Requiem for the National Post
The long, painful and inevitable death throes of The National Post — at least in its present form — seem near an end.
In Toronto, a court spent most of Friday (October 30) mulling a request from CanWest Global Communications Corp. to roll The Post, along with its other newspapers, into a new corporation separate from CanWest TV holdings.
The accounting strategy is to free up the newspapers from the colossal debt of the company’s TV arm, now around $4 billion.
Grant Robertson has an engrossing story on the failures of debt-laden CanWest in the current ROB Magazine. You can read it here.
The papers, market leaders in major cities such as Vancouver, Edmonton, Ottawa and Montreal, are all money-makers although all are bearing wounds of the recession, and the fragmentation of media markets caused by the Internet.
But the National Post is a different animal. Launched by Conrad Black in 1998, it was meant to provide a Toronto outlet for his cross-country chain of former Southam newspapers.
It also shook up Canadian journalism. Espousing a frankly right-wing bias, it brought excellent analysis and features to readers at a time when the dominant Globe and Mail was about as dreary and predictable as a newspaper could get.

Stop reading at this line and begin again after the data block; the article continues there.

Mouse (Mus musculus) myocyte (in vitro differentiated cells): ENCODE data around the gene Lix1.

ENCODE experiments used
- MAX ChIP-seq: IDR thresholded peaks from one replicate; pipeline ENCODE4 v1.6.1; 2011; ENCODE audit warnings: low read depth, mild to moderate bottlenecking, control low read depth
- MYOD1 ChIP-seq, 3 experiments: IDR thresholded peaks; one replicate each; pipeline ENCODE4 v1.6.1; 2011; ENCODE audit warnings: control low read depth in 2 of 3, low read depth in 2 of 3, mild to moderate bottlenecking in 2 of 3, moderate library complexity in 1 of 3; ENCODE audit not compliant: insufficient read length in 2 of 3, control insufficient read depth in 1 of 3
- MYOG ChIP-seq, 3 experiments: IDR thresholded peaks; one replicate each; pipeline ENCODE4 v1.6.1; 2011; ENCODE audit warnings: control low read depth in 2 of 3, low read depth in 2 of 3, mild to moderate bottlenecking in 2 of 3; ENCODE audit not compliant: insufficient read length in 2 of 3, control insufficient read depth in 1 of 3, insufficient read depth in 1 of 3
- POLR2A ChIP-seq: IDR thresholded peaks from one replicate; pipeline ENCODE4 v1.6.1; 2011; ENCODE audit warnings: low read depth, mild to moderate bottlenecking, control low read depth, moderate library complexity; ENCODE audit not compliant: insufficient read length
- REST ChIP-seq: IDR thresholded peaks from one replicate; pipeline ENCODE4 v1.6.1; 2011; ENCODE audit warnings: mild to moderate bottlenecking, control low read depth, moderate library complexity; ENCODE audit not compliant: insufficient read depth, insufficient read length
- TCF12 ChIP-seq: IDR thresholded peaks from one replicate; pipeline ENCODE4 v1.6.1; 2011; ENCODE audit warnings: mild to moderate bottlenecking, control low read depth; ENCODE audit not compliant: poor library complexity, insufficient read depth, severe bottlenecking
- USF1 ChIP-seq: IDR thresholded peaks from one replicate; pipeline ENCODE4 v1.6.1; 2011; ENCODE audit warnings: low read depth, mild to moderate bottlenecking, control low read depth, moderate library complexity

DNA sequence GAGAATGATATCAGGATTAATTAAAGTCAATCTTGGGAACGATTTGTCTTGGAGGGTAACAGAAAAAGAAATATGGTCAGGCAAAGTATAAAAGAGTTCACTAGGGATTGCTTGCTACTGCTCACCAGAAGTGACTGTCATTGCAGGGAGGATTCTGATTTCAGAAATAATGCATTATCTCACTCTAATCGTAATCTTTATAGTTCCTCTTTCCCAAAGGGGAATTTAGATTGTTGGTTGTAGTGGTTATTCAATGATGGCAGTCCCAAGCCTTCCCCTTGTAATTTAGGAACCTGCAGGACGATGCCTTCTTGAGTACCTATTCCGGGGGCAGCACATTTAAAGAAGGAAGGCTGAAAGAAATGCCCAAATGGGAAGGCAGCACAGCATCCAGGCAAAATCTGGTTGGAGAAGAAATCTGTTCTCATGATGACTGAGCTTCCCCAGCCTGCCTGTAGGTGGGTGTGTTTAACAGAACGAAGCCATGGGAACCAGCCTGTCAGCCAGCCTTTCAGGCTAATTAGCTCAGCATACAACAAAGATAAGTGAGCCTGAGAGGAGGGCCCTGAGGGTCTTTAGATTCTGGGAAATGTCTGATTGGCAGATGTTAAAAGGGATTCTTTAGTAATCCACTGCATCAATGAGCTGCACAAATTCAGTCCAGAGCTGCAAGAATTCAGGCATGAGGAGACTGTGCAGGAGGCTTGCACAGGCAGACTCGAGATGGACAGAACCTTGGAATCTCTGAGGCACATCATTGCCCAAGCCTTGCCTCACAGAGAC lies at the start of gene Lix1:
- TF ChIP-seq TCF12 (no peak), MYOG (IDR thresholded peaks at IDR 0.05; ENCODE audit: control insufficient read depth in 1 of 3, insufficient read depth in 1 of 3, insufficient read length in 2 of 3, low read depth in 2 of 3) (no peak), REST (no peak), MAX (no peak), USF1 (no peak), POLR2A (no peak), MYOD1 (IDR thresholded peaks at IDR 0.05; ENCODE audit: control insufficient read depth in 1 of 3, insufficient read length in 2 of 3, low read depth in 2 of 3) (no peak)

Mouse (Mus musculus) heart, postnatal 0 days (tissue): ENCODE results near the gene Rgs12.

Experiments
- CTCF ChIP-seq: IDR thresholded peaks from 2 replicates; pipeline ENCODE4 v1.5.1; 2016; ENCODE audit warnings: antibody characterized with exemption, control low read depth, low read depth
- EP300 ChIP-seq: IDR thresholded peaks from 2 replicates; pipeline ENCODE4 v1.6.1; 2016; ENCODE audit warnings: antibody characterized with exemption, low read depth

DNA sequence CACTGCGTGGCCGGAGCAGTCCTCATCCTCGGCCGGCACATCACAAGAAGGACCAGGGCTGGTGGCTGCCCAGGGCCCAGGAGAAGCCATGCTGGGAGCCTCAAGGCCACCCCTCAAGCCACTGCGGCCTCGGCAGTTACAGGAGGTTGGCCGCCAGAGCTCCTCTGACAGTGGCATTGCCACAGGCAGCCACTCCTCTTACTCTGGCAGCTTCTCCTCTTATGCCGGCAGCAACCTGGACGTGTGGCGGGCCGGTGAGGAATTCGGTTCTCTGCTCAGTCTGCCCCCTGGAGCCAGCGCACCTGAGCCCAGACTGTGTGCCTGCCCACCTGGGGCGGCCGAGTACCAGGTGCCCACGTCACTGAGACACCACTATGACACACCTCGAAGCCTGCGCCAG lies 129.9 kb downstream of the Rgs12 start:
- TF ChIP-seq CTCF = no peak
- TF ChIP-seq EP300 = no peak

From day one, the advent of the Post forced the tired Globe to wake up and reinvent itself. To its credit, it has done so, brilliantly, and is now a far superior paper to what it was eleven years ago.
The Post has never turned a profit. It lost $60 million in 2001 and is said to now be losing a million and a half a month. It owes CanWest’s parent holding company $139 million.
The big mistake of the Asper family — first the late Izzy Asper and now son Leonard — was to fund their acquisitions via debt. Now, carrying a debt load that its reduced earnings can’t handle, CanWest’s future is bleak.
Will it get so bleak that there’ll be no solution but to stanch the losses of the National Post by killing it off? And would that be enough to save CanWest from a take-over by bottom-feeders? Probably not.
A solution short of shutting down the Post completely would be to resize it as business daily, like its predecessor the tabloid Financial Post. Some potential buyers are said to be weighing this possibility.
But a successful newspaper needs to find a multi-layered audience. The Toronto Sun has done it with a weird three-way mix of heavy sports, tons of ads from electronics retailers, and crazy right-wing columns and editorials. It’s worked for the Sun, because none of these three demographics gives a damn about what else is in the paper.
It seems to me Canada isn’t big enough — especially while we’re recession-ridden — to support two national newspapers. The Post has become what I call a “broadsheet tabloid” — a paper printed in the traditional large size format of a serious newspaper, but with big headlines and sensationalist content that is better suited to a tabloid. And the two don’t mix.